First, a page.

The SAMEMES Book Prize was created in 2015 and is awarded every second year, on the occasion of the SAMEMES Conference, to the first published monograph of an early career SAMEMES member.
In order to enter the competition candidates must be paid-up members of SAMEMES by the CFP deadline for the biennial conference and be present at the conference at which the prize is announced.
Sarah Brazil, The Corporeality of Clothing in Medieval Literature: Cognition, Kinesis, and the Sacred (Kalamazoo: Medieval Insitute Publications, 2018)
Extract from the laudatio pronounced at the SAMEMES conference in Neuchâtel, 28 June 2022:
Brazil’s elegant, wide-ranging study brings to bear a subtle mediation of a number of key concepts and themes in modern thinking associated with the ‘cognitive turn’ (perceptual simulation, notions of embodiment and affordance) on the analysis of representations of clothing in a broad selection of medieval religious texts from biblical paraphrases and exegesis to hagiography and mystery plays. Combining impressive forensic close reading with sophisticated theoretical nous, it looks, inter alia, at how ontological transformations of the human body from a pre-lapserian to a fallen state and from death to life are symbolised through writers’ discussions of the ‘tunics of skin’ ascribed to Adam and Eve in discussions of the Fall, the soudarion found in Christ’s empty tomb, or the tightly wrapped grave shrouds in which the resurrected Lazarus is nonetheless said to walk. Another powerfully argued chapter discusses how representations of the presence or absence of shoes, their removal or lacing up could perform a variety of figurative functions in discussions of the human and the divine. Impressive in both the rigour of its analysis and its awareness of the wider implications of its local readings, this is a remarkably mature performance from an early career scholar.
Rahel Orgis, Narrative Structure and Reader Formation in Lady Mary Wroth’s Urania (London: Routledge, 2017)
Extract from the laudatio pronounced at the SAMEMES conference in Bern, 13 September 2018:
The recipient of the 2018 SAMEMES Book Prize is Rahel Orgis, for her first published monograph, Narrative Structure and Reader Formation in Lady Mary Wroth’s Urania.
At the heart of Dr. Orgis’s project is a simple yet pressing question: how do stories get told in the early modern period and what might this reveal about the culture of reading and writing? To answer this question, Dr. Orgis turns to Lady Mary Wroth’s long and (for modern readers) difficult prose romance, Urania. She focuses on the figure of the narrator, treating it not just as a linguistic device, but also as the source of a wide range of cultural assumptions about speech, authority, and individuality.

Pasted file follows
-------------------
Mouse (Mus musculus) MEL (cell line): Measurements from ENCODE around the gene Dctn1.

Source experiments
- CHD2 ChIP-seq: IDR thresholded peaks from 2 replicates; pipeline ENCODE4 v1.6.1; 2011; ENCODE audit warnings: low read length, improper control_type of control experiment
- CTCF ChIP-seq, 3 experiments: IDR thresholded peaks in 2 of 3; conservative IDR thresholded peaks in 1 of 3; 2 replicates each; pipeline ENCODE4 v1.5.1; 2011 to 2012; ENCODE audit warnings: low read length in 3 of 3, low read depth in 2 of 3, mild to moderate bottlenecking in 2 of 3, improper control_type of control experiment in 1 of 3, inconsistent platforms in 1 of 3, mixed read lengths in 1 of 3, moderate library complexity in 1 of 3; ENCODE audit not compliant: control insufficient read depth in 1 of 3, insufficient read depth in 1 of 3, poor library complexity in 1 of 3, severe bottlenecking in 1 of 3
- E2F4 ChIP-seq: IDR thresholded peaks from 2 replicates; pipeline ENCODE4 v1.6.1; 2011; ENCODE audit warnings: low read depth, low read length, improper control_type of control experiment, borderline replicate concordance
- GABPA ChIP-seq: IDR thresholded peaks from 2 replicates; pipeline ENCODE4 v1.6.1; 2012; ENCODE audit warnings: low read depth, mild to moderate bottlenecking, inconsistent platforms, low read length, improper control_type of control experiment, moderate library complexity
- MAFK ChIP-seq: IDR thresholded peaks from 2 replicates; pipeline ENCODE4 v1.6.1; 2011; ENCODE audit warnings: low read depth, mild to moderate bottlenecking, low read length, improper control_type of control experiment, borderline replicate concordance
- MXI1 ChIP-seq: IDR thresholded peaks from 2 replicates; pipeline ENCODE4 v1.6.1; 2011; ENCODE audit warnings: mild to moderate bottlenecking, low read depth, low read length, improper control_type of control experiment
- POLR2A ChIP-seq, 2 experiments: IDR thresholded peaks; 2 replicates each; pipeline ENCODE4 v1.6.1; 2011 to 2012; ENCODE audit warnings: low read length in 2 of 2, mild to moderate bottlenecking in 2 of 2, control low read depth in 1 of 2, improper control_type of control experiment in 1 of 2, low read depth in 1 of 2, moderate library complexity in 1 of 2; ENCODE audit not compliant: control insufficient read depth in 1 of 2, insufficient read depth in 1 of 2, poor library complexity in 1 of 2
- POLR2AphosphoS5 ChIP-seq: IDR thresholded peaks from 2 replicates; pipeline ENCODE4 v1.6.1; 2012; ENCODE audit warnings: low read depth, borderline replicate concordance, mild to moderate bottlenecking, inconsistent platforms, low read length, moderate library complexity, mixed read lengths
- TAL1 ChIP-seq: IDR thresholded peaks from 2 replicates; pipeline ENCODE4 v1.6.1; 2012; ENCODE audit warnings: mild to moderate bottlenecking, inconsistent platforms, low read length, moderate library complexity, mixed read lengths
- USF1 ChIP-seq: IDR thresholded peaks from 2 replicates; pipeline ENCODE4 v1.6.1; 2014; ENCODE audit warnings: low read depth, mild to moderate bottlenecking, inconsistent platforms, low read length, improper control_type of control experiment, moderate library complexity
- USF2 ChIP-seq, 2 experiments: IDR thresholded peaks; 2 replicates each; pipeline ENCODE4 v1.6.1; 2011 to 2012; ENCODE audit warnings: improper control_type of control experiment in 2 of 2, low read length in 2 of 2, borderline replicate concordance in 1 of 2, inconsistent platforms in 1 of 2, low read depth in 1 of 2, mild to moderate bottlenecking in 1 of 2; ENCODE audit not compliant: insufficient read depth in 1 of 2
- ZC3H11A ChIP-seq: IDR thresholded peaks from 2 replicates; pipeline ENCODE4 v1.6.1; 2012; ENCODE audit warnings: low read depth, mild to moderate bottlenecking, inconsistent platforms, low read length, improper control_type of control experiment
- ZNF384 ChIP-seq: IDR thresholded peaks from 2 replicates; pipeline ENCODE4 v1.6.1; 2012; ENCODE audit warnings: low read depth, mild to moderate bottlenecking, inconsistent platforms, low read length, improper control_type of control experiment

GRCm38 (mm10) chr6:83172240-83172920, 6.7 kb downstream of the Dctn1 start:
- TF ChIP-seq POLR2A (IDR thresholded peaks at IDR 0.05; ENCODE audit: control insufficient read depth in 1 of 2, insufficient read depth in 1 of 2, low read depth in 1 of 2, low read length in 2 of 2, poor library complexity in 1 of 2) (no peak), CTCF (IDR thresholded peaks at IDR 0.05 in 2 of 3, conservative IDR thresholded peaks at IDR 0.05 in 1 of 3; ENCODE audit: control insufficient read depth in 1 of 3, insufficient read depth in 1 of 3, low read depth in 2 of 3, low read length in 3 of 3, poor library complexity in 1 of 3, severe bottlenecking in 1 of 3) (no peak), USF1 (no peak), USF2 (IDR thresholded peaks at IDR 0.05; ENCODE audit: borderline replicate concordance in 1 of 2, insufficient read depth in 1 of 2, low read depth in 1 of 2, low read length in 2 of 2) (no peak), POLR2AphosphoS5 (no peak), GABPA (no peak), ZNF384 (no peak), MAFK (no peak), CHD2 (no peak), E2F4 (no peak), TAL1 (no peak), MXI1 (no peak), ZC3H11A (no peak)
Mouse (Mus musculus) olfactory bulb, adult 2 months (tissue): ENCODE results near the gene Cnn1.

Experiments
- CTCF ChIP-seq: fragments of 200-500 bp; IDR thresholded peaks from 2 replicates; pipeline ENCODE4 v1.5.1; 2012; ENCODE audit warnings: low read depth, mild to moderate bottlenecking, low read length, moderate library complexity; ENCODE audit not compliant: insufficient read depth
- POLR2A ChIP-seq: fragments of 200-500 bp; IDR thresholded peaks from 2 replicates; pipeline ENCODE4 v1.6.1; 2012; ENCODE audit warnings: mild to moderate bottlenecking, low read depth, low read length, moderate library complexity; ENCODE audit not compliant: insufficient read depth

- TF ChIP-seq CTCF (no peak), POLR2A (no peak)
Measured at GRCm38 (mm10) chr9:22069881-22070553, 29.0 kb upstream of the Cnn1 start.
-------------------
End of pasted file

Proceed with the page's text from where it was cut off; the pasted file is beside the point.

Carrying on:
The book is very well researched, extremely rigorous in its analysis, and methodologically consistent. The book also opens up genuinely new paths for the study of Lady Mary Wroth’s Urania, as well as other prose texts of the early modern period. Rahel Orgis’s work will be particularly useful for developing new critical narratives around women writers of the early modern period. Indeed, Orgis’s appendices alone – a series of detailed charts which lay out the narrative structure of Urania from different perspectives – will be of great value to early modernists specializing in Wroth or early modern romance.
The members of the 2018 SAMEMES Book Prize committee are unanimous in offering this year’s prize to Rahel Orgis for her monograph, Narrative Structure and Reader Formation in Lady Mary Wroth’s Urania for the 2018 SAMEMES Book Prize. Many congratulations!
The SAMEMES Book Prize committee consisted of the following SAMEMES members: Indira Ghose (UNIFR), Kevin Curran (UNIL), and Denis Renevey (UNIL).
Marco Nievergelt, Allegorical Quests: From Deguileville to Spenser (Cambridge: D.S. Brewer, 2012)
Extract from the laudatio pronounced at the SAMEMES conference in Zurich, 9 September 2016:
The SAMEMES Book Prize Committee is unanimous in offering the Prize to Marco Nievergelt. His scholarly contribution to the allegorical quest tradition and the creation of the modern self is superbly and very convincingly discussed. The monograph is original in its conception, thorough in its scholarship, lucid in its argumentation, and – as an added bonus – a pleasure to read. Bringing together an illuminating succession of texts, from Guillaume de Deguileville’s Pèlerinage de la vie humaine to Edmund Spenser’s Faerie Queene via lesser known authors such as Stephen Hawes, Stephen Bateman, William Goodyear, and Lewes Lewkenor, it offers a clear discussion on identity and self-representation as represented in quest narratives. It opens a new window into this overlooked genre and addresses most pertinently the question of the emergence of the self in several of its configurations in a way that invites crossing periods and genre. In the process, the study thus makes a useful contribution to growing awareness of the problems of academic tendencies to create artificial divisions in literature; particularly divisions across the medieval and early modern divide.
So, an additional reason that it is a pleasure to recommend this book for the SAMEMES prize is that it is genuinely medieval and early modern. By proceeding in roughly chronological order through a range of texts from ca. 1350 to ca. 1600, it bridges the two periods as they are traditionally defined and, in the process, revisits and dismantles received ideas about the relationship between the two.
[2016 SAMEMES Book Prize committee: Elisabeth Dutton, Lukas Erne, and Denis Renevey]